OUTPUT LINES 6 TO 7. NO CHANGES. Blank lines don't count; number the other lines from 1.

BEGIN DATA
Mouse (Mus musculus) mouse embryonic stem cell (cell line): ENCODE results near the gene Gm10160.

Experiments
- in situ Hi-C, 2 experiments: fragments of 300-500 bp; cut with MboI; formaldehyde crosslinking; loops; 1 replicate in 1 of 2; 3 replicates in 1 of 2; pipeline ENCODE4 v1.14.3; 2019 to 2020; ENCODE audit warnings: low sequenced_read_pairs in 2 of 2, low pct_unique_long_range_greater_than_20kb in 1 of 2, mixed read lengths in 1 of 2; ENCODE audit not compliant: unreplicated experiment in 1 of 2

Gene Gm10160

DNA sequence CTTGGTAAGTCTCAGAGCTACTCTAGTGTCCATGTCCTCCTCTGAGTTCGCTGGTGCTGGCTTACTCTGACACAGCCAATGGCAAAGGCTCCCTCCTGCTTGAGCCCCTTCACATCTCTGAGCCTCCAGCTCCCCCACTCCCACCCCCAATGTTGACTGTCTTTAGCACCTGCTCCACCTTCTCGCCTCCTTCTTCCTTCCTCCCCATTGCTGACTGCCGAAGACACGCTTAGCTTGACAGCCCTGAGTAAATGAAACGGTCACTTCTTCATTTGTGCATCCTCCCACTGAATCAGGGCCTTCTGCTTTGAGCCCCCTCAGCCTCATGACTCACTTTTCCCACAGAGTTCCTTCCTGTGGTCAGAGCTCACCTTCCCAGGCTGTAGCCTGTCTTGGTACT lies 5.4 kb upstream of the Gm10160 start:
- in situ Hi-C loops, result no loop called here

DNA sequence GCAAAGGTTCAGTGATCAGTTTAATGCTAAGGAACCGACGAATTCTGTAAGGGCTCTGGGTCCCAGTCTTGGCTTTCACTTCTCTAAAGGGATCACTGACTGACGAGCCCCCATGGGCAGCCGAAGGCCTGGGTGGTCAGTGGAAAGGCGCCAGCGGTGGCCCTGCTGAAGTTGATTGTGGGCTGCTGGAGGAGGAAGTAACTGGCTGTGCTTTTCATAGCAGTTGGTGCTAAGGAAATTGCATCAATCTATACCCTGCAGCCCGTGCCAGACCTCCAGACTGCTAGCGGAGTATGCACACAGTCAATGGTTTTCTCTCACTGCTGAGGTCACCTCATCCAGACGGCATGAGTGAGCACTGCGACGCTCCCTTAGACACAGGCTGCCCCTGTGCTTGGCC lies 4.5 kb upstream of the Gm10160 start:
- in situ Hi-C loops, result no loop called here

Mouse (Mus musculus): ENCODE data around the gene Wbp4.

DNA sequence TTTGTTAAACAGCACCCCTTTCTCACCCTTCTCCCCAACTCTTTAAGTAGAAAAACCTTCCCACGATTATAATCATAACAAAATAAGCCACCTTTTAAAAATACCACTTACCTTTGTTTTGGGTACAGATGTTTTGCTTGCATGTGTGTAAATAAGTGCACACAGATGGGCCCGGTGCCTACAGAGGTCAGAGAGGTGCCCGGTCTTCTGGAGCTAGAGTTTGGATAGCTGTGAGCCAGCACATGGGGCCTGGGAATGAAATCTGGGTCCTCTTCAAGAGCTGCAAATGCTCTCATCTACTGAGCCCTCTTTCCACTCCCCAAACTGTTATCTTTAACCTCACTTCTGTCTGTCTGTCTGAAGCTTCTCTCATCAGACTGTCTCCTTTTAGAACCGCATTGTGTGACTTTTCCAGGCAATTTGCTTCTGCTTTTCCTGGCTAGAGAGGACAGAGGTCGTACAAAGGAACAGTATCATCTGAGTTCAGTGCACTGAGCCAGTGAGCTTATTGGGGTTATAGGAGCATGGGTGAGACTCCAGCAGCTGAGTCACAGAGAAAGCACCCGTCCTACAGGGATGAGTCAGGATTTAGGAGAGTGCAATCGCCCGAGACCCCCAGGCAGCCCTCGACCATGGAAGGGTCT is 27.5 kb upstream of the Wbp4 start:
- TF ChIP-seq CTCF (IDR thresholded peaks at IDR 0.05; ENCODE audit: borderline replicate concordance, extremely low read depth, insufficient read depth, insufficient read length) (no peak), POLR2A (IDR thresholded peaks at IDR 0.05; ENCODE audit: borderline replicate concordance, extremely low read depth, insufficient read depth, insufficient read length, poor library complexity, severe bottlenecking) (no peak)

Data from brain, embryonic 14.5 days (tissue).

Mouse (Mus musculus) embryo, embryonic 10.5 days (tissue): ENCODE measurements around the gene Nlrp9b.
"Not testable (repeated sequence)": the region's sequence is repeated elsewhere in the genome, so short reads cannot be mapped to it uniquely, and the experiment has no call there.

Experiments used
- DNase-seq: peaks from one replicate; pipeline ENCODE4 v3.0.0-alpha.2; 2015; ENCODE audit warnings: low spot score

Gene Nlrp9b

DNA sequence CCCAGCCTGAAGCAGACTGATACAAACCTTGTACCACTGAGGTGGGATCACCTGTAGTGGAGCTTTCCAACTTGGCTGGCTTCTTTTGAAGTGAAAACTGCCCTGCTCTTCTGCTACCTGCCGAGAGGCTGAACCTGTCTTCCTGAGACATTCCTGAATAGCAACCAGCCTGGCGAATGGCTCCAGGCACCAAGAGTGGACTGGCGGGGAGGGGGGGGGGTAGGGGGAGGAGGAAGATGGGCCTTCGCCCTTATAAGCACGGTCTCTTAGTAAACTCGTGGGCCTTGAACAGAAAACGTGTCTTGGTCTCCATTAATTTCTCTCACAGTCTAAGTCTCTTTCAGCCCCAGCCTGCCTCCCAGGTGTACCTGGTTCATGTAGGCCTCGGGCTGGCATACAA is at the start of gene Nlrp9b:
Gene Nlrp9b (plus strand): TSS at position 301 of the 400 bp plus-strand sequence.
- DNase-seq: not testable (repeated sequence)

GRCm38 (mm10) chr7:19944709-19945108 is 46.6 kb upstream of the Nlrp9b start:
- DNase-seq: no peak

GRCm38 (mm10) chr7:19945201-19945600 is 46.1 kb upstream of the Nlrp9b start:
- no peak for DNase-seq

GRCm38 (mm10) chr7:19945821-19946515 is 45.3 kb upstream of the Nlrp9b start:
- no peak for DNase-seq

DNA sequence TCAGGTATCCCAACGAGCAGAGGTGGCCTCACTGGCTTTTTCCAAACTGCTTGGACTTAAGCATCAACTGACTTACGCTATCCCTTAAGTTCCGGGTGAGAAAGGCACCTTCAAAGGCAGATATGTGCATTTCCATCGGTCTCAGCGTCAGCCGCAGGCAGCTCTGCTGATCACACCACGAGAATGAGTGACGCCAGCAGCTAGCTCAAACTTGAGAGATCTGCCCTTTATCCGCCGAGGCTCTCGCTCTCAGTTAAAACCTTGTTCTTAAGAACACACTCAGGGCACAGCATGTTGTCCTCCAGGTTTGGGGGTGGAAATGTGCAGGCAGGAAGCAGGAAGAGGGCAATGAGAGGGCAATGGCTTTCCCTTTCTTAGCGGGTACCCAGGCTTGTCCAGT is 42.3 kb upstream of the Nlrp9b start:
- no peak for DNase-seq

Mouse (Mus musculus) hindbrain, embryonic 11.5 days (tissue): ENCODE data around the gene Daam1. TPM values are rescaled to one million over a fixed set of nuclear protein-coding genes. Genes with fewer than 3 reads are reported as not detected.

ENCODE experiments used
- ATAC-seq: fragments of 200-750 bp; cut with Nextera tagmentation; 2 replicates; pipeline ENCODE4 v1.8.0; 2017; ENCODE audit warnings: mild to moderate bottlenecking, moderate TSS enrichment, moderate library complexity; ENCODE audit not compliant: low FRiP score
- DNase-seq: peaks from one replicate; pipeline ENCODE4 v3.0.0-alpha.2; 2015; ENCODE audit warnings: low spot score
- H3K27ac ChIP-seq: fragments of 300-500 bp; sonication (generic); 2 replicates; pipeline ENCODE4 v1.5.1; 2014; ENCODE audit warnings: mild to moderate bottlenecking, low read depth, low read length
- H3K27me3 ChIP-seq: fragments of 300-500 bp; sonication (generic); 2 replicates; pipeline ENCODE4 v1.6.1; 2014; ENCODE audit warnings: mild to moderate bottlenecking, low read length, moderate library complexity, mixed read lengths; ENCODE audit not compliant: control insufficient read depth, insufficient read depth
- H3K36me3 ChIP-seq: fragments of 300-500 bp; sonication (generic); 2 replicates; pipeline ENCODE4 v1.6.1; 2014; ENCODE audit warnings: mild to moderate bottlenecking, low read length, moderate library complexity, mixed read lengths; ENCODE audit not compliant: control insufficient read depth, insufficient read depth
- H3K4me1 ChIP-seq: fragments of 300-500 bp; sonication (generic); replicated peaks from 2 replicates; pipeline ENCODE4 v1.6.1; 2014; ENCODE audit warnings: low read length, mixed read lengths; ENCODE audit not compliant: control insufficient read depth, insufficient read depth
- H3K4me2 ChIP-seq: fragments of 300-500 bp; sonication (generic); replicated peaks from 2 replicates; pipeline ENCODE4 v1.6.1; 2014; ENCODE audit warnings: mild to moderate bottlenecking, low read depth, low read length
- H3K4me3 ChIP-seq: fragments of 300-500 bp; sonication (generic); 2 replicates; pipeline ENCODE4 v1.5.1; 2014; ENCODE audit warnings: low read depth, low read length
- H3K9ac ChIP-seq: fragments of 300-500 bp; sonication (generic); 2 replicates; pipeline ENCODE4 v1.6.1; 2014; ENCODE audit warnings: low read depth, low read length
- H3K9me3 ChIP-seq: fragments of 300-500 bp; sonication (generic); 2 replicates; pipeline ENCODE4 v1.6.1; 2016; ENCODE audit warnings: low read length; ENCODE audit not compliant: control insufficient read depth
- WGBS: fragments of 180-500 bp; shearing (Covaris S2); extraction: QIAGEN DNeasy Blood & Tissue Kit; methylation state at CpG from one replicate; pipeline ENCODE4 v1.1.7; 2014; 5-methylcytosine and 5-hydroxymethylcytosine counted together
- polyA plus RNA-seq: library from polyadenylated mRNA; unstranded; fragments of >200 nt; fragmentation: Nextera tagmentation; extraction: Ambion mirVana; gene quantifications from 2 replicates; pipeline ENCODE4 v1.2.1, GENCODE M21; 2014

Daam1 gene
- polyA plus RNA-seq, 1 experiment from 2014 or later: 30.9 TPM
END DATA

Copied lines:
- in situ Hi-C loops, result no loop called here

DNA sequence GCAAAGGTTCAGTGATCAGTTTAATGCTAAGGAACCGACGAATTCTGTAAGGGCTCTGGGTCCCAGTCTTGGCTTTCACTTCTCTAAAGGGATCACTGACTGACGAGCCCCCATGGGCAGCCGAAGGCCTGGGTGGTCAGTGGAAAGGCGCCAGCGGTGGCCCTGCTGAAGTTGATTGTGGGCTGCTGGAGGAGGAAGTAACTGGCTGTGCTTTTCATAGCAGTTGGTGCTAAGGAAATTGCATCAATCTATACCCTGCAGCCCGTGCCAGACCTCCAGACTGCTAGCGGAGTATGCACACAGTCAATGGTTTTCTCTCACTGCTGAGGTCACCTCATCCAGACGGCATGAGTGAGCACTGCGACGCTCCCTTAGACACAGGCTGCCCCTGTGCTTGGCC lies 4.5 kb upstream of the Gm10160 start: